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I Played A Marshall JVM410H and Just Don't Get It


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A guy brought in a Marshall JVM410 into the studio and I was anxious to try it out, Given the fact that Satch is now using them on the Chickenfoot tour. It really peaked my interest. I plugged it in and to me it is kind of like a redundant machine. Granted I guess Marshall was trying to cover all of the bases with this amp, making it like a swiss army knife. 4 channels with 3 different gain stages on each channel. The amount of knobs on the front is pretty intimidating. The hi gain stuff to me didn't resemble the old tried and true Marshalls of the day (Plexi, JMP, JCM's) The sound almost seemed too generic and almost processed. I just don't get it I guess. I am old school and like to hear the amps work. I believe too many options on an amp causes the player to get lazy. I mean the fun part is finding the sounds and making due with what you have. I mean players like Hendrix & EVH worked the Amp and guitars to get their sound- pulling the volume back on the guitar to get clean and wide open to rock. Maybe I am just being too scientific?

 

I am curious what others think about them.

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I'm a player of many interests and guitars. One night I'm in a jazz fusion band with my hollow body, next night I'm in a cover band With a LP and strat-style. I need an amp/gear that will do many things. I need the peace of mind to have flexibility on stage, and amp footpedal switching is important to me...even though YES! I still use my guitar controls and technique.

 

I also love to tweak. What does THIS button do with THIS guitar? How does it react when I do THIS!

 

I see the value in a simple guitar amp. Just plug in and play. In fact...I fully subscribe to your theory of "get the best out of what you have in front (behind?) you". Which includes something like a JVM...right?

 

I don't think you're being scientific enough.

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Don't get me wrong, I liked the amp for what it was. I have used Marshalls extensively in the past and still own a few. The best Marshall I ever had was /is The Marshall JCM 800 50w. I ran it through my 4x12 greenback cab and I could get the early EVH crunch and everything else. It worked perfectly. I was able to get some good sounds out of the JVM, but I couldn't get the vintage airy crunch. The JVM did great modern though and the clean was pretty impressive. As for The gains I agree I believe the 5150 / 6505 pulled it better. Swiss Army Amps!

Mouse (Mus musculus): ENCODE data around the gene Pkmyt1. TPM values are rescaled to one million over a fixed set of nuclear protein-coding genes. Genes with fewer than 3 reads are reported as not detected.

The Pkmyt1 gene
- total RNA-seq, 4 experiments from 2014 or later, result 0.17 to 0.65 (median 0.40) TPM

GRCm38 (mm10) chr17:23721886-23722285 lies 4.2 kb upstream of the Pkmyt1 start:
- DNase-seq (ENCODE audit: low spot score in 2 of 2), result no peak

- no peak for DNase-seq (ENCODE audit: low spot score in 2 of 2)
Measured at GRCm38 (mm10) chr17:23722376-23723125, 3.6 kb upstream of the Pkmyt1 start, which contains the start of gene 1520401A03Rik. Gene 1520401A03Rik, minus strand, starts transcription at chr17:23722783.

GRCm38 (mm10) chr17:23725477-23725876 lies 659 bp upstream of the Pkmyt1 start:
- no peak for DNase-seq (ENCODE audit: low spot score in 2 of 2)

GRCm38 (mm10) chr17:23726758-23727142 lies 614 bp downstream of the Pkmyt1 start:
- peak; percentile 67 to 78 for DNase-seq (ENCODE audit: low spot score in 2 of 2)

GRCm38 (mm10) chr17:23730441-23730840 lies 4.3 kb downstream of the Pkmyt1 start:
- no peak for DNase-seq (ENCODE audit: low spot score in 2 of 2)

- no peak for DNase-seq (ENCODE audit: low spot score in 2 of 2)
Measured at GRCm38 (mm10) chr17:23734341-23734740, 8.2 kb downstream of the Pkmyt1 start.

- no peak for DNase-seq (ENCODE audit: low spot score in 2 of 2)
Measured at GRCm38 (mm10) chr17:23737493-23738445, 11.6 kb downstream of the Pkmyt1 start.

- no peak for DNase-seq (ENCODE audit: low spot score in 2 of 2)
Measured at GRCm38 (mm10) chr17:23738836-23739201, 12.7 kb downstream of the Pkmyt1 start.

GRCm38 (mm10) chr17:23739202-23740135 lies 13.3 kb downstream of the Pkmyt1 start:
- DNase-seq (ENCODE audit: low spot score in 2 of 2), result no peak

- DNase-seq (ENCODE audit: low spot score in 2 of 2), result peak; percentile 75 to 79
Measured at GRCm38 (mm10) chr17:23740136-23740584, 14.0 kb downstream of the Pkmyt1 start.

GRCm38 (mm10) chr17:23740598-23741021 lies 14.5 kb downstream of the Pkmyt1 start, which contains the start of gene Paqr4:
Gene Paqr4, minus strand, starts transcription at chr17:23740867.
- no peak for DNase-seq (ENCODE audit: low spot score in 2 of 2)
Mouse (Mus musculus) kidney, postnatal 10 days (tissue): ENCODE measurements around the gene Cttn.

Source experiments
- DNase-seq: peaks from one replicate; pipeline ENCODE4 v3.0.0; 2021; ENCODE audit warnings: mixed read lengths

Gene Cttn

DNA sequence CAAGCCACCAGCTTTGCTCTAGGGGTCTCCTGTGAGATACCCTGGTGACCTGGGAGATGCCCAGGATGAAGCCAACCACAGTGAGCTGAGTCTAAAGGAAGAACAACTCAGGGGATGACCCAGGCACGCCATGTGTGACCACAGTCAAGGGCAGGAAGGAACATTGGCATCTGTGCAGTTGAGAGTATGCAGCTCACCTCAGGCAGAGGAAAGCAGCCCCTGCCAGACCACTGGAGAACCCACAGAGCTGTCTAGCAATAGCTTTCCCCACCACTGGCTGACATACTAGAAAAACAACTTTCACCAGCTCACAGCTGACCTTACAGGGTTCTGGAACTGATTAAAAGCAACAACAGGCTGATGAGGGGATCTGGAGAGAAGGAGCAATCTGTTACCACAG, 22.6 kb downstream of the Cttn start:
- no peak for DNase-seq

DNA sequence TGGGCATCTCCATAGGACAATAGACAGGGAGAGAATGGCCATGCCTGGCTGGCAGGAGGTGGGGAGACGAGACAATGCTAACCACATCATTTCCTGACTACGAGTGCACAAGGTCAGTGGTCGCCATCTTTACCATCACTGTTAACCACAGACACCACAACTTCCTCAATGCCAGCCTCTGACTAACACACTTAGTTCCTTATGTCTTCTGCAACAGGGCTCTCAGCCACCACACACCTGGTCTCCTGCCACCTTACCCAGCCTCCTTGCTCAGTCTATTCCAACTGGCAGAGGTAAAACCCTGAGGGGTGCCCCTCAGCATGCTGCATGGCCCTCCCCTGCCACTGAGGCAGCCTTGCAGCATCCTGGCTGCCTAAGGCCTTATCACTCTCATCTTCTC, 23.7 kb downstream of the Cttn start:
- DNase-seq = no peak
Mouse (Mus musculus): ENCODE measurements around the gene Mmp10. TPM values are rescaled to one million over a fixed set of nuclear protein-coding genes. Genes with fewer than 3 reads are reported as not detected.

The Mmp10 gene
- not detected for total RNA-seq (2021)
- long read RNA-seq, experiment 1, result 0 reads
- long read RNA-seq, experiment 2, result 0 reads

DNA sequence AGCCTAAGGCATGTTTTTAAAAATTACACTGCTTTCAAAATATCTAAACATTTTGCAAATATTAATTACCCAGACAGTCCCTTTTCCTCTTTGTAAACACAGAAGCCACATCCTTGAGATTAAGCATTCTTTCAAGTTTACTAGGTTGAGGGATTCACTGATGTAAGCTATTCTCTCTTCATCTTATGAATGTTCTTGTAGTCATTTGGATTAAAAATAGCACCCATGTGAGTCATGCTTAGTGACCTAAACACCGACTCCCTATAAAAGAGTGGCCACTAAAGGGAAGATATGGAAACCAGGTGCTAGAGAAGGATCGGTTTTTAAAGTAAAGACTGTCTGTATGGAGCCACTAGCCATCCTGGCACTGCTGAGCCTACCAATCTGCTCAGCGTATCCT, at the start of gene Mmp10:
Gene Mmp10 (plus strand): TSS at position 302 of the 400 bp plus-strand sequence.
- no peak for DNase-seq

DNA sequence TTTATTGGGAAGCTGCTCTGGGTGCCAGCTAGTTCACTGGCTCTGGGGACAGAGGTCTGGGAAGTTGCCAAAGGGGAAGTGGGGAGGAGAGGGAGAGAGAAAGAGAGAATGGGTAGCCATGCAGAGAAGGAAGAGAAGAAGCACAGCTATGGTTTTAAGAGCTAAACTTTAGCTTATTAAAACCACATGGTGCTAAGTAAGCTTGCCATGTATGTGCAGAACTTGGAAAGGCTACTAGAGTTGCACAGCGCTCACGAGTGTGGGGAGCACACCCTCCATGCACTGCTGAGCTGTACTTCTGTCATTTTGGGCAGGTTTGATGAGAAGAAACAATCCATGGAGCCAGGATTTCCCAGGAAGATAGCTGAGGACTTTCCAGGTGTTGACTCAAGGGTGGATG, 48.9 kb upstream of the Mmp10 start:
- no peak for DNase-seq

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"the tone sounds processed"


Any time you run a sound through a circuit, it's being processed. Every amp processes sound, therefore should sound processed. I suppose your bias against processing may prevent you from processing this information,
bro
.

 

cool_story_bro_tshirt-p23550714947873951

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Really? The JVM210h I tried was very bright compared to other amps I've played. You could dial it out, but it was there.

 

Not sure on the 210H, as I have the 410H - and I'm going off OD1/Orange as being "my tone" with the gain at about 9-10 o'clock.

 

The Crunch channel on Orange doesn't have the same level of top end - it needs more, IMO. I have the treble maxed out...I run the resonance and presence at around 1:30/2:00.

 

I've built a couple of plexi kits, which the values and schematics match up perfectly...only difference being OT's and "age" - but, I have to say that the plexi is a hell of a lot brighter sounding compared to "crunch" on the JVM410H, which the manual says it's designed to sound like...

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"the tone sounds processed"


Any time you run a sound through a circuit, it's being processed. Every amp processes sound, therefore should sound processed. I suppose your bias against processing may prevent you from processing this information, bro.

 

he meant digitally "processed"

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The sound almost seemed too generic and almost processed. I just don't get it I guess. I am old school and like to hear the amps work. I believe too many options on an amp causes the player to get lazy. I mean the fun part is finding the sounds and making due with what you have. I mean players like Hendrix & EVH worked the Amp and guitars to get their sound- pulling the volume back on the guitar to get clean and wide open to rock. Maybe I am just being too scientific?